Blood had the honor of going to Detroit a^r his medicine chest

Thomas Goodrich, Sr., came that fall foid located the farm now occupied by Mrs*.
H. R. Clark, at Newberg. On the 16th of November his family, consisting of himself,
wife and seven children, Lra and ^George Goodrich, with their families, landed at
Monroe and came direct to Tecumseh. Ira located a farm one mile north of New-
burg.

We have thus enumerated (as far as we have been able to gatlier the dates) all the
persons who came to Tecumseh during 1834 with a view of a permanent settlement.
When that winter set in, the total population of the village, including men, women
and children^nambered about fifty.

We will now take a brief retrospect to relate a few incidents of a general character,.

During the summer of 1824 the principal business of the men in the setttement was
building houses and cutting out roads. No crops of any amount were put in during
the season. As often as a new family arrived all hands would turn in and help put
up a log house. Nearly all their provisions, flour, merchandise, etc., were carted from
Monroe in wagons. Peter Benson, who was in the employ of Mr. Evans as his team-
ster, did most of this work. He spent the whole summer traveling back and forth
between Monroe and Tecumseh. New pieces of road had to be cut every few days,
as the soil was marshy In many places and the road would soon become impassable
by reason of the mud.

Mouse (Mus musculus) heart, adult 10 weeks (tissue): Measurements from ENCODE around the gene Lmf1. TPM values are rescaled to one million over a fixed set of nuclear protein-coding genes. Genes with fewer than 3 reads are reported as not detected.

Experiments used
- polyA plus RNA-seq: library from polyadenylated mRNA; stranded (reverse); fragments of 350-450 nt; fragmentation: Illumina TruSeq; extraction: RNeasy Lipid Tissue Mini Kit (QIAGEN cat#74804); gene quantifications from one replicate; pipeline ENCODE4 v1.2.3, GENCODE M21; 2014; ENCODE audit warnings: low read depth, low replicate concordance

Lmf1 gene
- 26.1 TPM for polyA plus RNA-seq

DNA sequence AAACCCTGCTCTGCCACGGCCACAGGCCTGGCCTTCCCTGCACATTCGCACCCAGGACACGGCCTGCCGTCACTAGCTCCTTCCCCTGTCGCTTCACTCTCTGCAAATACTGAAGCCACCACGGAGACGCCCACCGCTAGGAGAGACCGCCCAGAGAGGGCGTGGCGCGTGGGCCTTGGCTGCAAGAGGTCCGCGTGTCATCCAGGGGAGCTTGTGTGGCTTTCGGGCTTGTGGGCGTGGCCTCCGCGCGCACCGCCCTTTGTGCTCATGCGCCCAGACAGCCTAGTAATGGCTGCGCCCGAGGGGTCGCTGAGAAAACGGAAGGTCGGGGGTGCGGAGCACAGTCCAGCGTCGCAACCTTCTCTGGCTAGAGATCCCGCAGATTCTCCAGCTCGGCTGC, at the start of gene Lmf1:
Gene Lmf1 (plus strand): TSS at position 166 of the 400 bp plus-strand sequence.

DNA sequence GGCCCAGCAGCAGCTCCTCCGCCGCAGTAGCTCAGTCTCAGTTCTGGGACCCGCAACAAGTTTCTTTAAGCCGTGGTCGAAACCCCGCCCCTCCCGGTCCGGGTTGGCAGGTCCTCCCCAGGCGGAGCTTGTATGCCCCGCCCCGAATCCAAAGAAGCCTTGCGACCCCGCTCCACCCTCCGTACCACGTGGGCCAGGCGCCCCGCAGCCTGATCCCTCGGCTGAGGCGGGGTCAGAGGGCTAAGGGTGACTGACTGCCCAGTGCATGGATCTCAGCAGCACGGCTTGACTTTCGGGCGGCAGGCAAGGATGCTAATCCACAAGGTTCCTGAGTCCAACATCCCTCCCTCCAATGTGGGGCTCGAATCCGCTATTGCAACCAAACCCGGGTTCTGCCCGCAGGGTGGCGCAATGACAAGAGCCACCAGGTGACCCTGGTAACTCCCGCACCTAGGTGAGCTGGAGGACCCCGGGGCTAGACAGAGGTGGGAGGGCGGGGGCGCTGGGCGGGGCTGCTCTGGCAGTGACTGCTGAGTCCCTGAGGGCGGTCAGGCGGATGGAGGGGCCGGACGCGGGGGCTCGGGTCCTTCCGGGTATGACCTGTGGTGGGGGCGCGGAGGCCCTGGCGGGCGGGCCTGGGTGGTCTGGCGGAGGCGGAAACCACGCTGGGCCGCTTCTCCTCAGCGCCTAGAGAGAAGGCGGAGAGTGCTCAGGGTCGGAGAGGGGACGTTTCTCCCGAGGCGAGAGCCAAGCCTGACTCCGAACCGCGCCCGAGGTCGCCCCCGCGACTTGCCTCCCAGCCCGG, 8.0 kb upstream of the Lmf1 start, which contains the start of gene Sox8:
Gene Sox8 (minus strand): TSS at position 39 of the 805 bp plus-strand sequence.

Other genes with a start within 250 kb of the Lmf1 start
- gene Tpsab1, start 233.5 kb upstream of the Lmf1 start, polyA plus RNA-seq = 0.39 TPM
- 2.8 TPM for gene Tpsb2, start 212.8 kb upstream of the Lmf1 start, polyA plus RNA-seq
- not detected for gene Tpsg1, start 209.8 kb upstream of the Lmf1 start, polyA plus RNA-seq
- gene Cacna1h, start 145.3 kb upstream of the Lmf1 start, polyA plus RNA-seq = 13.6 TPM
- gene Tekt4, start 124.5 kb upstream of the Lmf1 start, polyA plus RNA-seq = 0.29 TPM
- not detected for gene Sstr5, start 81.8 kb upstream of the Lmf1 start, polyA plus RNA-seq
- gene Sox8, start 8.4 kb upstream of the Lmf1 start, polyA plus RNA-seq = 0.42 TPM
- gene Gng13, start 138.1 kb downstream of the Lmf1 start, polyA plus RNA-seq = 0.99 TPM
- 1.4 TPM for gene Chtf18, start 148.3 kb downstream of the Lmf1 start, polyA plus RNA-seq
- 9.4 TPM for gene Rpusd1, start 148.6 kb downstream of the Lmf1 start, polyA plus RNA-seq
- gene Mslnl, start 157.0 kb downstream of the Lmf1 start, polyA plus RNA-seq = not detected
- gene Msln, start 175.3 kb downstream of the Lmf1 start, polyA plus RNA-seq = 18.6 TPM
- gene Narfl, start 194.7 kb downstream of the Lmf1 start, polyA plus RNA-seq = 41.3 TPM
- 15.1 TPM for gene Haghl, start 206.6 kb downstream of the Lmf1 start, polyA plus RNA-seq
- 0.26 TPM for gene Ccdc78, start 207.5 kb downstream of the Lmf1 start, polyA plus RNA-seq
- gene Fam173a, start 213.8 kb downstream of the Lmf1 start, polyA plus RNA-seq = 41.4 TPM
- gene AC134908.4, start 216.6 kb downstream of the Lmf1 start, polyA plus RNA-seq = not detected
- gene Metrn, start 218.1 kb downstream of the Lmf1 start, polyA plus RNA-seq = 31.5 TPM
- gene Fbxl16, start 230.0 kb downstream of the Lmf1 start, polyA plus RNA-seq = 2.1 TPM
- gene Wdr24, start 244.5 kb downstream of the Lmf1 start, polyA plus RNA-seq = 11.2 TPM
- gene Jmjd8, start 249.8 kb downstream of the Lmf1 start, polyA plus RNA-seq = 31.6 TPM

The entire stock of sugar, however, was purchased of the Indians. It was maple
sugar, and was put up in a vessel called a '^ocock." This vessel was made of bark
and about the size and shape of a copper boiler. A ^^rnocock" of maple sugar would
last a family several months. The mails came up from Monroe at intervals of a week
or ten days, whenever Peter Benson came over the road with a load of provisions*
During the autumn of 1824 the first saw mill was erected. A dam was Uirown across
the river in Brownville, which dam remains there to this day, and serves as a high-
way across the river at the paper mill. The work upon the.mill was done mostly by '
volunteers, the same as tlie log houses had been raised. Men had but little to do at
home, and they were all waiting for lumber with which to finish their houses for'
winter. The site of the saw mill was east of the bridge across the mill-dam and soutb
of the race leading to the Heck Bros. mill. It was completed in a few weeks, and by
November was in running order. Several logs were sawed up that fall, and thus the*
settlers wore supplied with boards with which to build floors for their houses. This
mill did valiant service for several years, but it finally went to decay, and the last
timber of its foundation floated down the Raisin many years ago.

Before Mr. Evans settled in Tecumseh, and during his stay of a few days in Mon-
roe, in April, 1824, a co-partnership was formed between Austin £. Wing, Musgrove
Evans and Gen. Brown, by the firm name of Wing, Evans & Brown, and very soon
after the arrival of the parties, stops were taken to have the new settlement made a



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188 THE BEAN CREEK VALLEY.

oott&ty seat G«n. Brown stopped at Detroit on this mission when he started East for
his family, paid a personal visit to Gov. Cass, and the Governor ai^inted a commits
tee of two, consisting of G. J. Lanmon and Oiiver Johnson, who visited Teciunseh
and approved the ioeaticm. On the last of June the Legislature was in session. The
committee made.tiieir report, which was accepted and adopted. It was stipiriated in
the enactment that in lajing out the village, t^e company should set apart for the